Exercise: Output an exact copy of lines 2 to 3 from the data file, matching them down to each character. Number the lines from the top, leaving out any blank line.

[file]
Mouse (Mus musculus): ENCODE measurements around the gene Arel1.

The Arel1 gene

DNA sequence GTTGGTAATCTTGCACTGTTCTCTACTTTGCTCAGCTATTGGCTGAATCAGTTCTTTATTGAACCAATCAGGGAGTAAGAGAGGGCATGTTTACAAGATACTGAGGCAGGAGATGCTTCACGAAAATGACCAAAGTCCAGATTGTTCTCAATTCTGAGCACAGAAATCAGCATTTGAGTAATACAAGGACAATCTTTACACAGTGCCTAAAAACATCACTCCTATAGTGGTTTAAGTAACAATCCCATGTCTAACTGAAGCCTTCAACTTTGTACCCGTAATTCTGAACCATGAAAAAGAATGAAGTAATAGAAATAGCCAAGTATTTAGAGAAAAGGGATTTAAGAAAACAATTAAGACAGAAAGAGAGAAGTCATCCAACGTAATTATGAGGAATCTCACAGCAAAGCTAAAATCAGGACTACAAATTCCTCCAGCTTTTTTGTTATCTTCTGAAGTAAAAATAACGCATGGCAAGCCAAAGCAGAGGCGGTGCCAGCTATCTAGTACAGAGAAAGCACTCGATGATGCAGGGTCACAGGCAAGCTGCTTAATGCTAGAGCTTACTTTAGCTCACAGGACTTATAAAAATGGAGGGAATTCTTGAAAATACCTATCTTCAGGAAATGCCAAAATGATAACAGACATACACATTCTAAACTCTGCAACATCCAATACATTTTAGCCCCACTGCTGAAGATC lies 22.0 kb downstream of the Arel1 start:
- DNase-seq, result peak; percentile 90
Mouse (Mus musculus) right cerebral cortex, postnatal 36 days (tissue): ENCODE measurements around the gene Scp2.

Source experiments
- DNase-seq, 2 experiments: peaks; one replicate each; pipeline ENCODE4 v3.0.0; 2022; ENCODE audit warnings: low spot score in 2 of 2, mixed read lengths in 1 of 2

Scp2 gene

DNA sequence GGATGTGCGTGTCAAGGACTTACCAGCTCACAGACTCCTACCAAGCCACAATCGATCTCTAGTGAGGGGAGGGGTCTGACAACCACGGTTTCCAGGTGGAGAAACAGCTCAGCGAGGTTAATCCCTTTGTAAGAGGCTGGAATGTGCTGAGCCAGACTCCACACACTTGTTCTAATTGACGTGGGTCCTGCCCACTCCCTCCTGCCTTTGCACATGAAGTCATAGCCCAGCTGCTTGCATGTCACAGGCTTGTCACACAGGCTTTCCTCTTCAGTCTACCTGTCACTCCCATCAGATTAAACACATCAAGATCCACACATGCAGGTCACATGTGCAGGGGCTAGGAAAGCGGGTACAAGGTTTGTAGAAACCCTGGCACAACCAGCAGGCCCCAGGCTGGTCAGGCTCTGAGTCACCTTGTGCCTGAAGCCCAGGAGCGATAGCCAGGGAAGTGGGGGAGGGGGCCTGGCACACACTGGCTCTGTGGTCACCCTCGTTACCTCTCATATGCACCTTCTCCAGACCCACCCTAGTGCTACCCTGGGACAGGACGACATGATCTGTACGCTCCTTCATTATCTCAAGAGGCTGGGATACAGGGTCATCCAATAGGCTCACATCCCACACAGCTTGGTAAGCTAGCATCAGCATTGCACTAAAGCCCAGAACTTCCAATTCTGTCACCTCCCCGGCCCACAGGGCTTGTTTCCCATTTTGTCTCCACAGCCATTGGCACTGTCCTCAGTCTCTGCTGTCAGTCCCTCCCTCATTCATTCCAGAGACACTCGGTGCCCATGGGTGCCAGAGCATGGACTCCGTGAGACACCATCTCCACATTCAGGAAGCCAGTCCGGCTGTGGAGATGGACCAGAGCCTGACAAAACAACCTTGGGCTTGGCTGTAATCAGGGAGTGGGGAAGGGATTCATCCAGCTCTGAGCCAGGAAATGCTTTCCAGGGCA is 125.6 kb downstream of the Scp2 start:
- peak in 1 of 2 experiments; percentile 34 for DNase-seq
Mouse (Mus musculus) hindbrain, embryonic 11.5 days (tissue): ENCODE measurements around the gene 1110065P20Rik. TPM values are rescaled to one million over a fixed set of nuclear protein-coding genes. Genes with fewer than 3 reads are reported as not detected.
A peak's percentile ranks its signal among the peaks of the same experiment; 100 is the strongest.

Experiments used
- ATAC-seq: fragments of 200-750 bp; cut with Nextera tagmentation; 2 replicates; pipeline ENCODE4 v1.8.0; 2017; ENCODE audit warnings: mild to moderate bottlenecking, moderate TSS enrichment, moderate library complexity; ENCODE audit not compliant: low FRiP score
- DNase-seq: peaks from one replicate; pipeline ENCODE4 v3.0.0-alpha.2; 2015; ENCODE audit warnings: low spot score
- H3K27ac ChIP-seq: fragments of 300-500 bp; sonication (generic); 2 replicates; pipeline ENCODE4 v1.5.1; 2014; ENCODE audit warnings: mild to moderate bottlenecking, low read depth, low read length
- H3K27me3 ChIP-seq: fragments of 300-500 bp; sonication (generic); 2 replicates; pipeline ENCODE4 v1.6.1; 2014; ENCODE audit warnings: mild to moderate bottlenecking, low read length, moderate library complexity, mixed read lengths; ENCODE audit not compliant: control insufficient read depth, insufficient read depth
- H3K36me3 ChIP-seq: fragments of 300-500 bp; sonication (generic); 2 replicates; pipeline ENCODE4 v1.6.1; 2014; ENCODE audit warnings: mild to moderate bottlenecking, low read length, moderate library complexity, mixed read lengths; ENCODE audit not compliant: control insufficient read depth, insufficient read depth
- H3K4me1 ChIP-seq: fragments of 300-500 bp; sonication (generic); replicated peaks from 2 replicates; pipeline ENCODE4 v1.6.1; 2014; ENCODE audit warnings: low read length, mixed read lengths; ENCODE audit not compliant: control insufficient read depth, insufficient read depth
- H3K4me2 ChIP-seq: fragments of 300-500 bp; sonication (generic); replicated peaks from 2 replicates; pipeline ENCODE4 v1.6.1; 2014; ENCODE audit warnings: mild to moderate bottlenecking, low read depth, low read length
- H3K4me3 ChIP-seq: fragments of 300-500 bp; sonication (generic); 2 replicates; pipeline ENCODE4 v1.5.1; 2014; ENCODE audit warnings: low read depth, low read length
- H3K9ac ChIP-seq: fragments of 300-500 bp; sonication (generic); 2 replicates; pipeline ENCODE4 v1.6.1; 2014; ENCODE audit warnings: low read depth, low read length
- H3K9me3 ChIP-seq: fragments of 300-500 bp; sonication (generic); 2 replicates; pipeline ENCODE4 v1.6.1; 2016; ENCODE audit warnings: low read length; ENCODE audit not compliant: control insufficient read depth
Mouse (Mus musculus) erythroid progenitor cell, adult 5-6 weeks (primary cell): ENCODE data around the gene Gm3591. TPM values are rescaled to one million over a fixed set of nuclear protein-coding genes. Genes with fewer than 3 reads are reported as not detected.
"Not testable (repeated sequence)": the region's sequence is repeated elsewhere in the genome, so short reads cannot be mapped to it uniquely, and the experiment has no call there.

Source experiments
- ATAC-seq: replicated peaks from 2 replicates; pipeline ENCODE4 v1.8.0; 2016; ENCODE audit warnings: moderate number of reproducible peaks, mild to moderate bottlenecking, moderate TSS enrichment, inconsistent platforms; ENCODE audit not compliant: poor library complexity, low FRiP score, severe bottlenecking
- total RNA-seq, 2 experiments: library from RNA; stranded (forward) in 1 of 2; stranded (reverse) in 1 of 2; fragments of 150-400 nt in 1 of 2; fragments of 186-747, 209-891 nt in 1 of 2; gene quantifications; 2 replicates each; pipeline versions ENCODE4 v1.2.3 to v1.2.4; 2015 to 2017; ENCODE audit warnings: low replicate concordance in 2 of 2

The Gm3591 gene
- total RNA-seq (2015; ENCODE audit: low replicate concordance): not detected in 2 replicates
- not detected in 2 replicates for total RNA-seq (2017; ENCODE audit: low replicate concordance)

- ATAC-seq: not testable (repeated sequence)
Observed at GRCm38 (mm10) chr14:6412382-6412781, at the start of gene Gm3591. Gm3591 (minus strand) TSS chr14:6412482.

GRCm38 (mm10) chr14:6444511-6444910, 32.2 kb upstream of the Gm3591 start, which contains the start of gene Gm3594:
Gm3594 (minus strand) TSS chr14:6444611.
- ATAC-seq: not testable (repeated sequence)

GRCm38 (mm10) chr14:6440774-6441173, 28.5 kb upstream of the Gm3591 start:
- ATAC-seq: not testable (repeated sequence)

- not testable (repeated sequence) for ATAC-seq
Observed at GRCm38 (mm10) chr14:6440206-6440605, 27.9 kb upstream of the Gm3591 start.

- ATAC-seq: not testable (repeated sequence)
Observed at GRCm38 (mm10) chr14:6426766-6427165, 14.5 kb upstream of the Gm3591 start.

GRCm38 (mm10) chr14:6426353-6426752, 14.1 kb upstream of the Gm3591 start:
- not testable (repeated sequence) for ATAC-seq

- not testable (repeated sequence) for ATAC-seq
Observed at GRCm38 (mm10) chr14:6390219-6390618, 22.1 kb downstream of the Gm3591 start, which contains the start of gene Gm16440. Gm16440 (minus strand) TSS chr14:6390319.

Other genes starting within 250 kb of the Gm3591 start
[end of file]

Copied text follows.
The Arel1 gene

DNA sequence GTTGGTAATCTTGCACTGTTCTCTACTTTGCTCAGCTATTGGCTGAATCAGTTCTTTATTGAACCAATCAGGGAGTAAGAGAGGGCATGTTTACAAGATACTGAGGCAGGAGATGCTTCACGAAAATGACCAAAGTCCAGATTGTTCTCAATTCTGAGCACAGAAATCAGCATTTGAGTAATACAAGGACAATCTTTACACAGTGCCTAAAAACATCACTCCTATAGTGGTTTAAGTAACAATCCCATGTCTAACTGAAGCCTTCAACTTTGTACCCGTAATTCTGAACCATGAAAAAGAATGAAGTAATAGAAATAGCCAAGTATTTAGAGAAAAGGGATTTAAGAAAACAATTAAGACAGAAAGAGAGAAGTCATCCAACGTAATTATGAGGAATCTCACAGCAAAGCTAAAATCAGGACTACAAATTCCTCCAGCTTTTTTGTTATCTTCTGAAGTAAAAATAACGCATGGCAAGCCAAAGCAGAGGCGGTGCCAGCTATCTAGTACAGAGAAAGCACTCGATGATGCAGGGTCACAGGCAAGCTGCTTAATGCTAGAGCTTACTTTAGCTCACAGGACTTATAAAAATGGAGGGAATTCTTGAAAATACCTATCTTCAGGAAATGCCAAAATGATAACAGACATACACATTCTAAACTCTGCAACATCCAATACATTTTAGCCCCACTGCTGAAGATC lies 22.0 kb downstream of the Arel1 start: